The Chaucer Review: An Indexed Bibliography (Vols. 1-30)Return to the Subject List
Ireland, Richard W. "Chaucer's Toxicology." 29 (1994): 74-92.
Both the Pardoner's Tale and the Parson's Tale refer to poisoning. Medieval Christians associated poison with sin as do the Book of Vices and Virtues and the Ancrene Riwle. In the Leges Henrici Primi poisoning is associated with witchcraft. In the Pardoner's Tale Chaucer connects poisoning to the devil, although the young man obtains the poison by merely visiting an apothecary. The swelling identified with poisoning is often presented as beyond the bounds of medical knowledge and is, therefore, attributable to the devil. The Parson also discusses poisoning as an abortive method. John Myrc's Instructions for Parish Priests and the Ancrene Riwle both refer to such activity as sin, again linking poisoning to the devil. Abortive activity was also considered a matter for civil court, though the general absence of such cases indicates the difficulty lawyers had with them. Chaucer uses poisoning in the Pardoner's Tale to connect true Christianity to false religion and the dangers inherent in such falsehood.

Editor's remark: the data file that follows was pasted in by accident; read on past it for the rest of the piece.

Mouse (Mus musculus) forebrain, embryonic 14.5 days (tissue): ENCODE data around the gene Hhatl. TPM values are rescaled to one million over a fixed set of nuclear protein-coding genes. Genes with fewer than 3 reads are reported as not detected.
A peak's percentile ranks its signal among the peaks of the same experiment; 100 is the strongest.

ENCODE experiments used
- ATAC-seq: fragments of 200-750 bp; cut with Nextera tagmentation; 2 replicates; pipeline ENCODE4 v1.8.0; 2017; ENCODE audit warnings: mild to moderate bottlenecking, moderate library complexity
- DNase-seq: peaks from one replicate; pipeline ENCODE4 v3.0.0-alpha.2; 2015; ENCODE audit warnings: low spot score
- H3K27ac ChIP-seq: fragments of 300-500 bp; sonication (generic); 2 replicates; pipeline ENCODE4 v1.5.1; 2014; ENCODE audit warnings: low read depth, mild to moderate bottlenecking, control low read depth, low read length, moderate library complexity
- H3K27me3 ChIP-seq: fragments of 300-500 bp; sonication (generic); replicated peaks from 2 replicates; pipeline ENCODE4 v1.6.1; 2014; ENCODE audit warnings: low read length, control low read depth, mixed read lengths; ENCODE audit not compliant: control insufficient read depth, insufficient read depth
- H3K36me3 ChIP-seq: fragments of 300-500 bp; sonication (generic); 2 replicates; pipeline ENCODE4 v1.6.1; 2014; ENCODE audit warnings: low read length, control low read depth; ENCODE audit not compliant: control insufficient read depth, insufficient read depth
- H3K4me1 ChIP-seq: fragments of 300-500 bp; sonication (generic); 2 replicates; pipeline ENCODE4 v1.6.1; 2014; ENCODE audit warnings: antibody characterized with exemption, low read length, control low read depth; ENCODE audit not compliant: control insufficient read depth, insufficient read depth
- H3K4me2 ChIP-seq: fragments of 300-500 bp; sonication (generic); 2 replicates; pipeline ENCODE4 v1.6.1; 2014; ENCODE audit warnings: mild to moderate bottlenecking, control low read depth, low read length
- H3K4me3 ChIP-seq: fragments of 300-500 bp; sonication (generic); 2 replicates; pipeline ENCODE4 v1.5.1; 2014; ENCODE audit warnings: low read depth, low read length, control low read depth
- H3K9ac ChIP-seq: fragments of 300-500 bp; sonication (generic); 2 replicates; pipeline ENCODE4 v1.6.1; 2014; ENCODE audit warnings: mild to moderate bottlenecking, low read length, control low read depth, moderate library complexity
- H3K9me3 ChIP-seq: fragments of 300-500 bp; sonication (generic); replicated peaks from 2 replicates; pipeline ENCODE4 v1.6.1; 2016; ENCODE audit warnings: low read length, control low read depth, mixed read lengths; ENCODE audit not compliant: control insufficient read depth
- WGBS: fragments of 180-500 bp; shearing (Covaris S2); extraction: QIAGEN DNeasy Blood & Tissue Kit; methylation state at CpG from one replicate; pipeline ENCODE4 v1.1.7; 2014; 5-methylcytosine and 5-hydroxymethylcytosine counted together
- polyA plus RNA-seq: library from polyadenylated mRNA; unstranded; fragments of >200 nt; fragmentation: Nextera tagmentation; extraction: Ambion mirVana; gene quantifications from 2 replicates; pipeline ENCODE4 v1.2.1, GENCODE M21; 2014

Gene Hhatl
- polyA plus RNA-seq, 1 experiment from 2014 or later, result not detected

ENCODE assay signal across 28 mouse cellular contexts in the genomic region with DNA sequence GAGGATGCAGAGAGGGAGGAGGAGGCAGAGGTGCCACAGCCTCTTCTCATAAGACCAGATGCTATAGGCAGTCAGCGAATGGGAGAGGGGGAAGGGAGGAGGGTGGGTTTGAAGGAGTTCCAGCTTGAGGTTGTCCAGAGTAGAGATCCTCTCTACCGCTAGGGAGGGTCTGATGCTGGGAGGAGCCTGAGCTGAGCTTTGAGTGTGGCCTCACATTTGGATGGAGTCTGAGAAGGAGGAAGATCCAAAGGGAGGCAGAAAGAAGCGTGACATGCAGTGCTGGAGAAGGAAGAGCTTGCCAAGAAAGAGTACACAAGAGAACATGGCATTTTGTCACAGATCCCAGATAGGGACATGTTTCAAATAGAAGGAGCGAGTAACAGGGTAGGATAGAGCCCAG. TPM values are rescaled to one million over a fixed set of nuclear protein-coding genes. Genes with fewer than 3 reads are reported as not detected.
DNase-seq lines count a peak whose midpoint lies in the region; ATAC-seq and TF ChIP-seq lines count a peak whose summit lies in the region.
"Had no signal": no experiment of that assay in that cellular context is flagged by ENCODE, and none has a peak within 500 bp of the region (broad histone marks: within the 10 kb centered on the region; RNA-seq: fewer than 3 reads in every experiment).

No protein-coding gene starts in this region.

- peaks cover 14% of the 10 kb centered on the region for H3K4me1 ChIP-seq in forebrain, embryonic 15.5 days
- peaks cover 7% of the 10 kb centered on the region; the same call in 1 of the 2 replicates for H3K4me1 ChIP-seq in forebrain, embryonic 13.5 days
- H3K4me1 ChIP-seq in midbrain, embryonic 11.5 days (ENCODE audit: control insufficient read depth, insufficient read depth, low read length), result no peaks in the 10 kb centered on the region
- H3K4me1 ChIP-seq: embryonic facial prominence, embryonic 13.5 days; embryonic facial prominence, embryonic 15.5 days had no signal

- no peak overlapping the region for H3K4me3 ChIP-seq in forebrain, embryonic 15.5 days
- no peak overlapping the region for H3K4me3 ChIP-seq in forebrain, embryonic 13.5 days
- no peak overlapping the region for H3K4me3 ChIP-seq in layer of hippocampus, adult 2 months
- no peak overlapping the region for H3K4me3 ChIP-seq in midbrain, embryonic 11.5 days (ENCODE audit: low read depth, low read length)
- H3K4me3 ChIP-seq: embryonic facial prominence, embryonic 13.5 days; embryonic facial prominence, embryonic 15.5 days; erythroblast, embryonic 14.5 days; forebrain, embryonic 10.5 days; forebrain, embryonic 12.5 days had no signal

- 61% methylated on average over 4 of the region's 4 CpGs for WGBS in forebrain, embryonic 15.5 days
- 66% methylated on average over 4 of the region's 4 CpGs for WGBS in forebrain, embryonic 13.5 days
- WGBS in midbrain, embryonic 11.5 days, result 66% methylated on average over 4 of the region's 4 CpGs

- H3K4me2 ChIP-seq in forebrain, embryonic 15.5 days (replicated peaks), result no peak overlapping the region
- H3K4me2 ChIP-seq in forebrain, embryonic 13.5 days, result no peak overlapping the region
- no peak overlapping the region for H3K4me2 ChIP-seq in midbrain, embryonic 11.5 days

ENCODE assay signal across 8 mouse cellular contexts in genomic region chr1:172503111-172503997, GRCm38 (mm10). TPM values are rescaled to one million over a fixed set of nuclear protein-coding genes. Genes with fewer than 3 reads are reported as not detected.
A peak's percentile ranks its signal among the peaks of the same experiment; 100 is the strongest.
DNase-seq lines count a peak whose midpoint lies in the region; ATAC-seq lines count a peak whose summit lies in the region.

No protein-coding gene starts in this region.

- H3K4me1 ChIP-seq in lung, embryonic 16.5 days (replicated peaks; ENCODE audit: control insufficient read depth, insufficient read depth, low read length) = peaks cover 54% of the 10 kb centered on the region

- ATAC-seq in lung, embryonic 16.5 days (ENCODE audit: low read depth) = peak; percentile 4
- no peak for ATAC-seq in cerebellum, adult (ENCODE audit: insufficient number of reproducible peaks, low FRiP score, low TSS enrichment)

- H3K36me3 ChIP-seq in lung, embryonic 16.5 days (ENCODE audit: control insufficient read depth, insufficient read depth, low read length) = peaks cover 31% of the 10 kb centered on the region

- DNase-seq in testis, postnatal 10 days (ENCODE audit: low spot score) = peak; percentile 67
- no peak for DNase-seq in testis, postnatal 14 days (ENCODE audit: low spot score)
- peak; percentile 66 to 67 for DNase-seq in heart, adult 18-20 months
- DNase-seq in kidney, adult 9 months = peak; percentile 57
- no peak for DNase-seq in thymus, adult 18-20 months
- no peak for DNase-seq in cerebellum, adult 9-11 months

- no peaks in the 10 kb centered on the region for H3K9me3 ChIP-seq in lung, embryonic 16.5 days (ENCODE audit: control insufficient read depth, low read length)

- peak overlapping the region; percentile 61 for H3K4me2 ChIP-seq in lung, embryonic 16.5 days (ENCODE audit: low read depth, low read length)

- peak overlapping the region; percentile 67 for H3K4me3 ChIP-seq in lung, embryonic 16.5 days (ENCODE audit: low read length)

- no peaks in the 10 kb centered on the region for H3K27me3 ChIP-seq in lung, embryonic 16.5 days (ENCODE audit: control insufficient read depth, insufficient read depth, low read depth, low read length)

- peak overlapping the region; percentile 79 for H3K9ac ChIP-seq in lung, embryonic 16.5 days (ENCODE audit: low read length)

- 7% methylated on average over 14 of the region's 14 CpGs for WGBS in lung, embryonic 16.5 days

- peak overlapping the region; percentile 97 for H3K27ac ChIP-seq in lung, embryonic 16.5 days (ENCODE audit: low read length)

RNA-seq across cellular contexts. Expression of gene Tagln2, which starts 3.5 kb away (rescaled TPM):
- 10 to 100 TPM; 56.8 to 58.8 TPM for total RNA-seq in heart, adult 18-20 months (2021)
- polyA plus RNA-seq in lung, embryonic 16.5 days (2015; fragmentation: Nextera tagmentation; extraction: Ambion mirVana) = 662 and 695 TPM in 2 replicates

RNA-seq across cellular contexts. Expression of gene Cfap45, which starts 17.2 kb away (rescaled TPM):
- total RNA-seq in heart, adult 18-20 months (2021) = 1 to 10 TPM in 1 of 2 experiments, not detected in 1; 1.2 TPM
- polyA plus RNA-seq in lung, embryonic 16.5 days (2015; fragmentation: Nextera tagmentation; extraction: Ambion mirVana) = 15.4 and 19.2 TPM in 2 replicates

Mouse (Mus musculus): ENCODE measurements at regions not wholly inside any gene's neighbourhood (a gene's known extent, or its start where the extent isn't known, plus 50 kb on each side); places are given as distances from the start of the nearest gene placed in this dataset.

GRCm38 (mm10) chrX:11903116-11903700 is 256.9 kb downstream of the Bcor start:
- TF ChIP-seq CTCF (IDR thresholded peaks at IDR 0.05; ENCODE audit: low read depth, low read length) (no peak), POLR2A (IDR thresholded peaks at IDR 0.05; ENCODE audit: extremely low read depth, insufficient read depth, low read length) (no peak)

Kinneavy, Gerald. "Gower's Confessio Amantis and the Penitentials." 19 (1984): 144-61.
The Confessio amantis contains a significant amount of material drawn from confession handbooks, those both for the laity and for the priesthood, as comparison with Robert of Brunne's Handlyng Synne and John Myrc's Instructions for Parish Priests shows. Amans makes a heartfelt confession to Genius in secret, and Genius responds with the mild manner counseled for confessors. Both Amans, the penitent, and Genius, the confessor, manifest an awareness of the necessity for the penitent to reveal everything about his sin in order for the confessor to respond properly. The instructions for the laity also inform the Confessio amantis. The penitent seeks to be shriven while alive and takes care to show the sincerity of his confession. In the end, reason reasserts control over courtly love.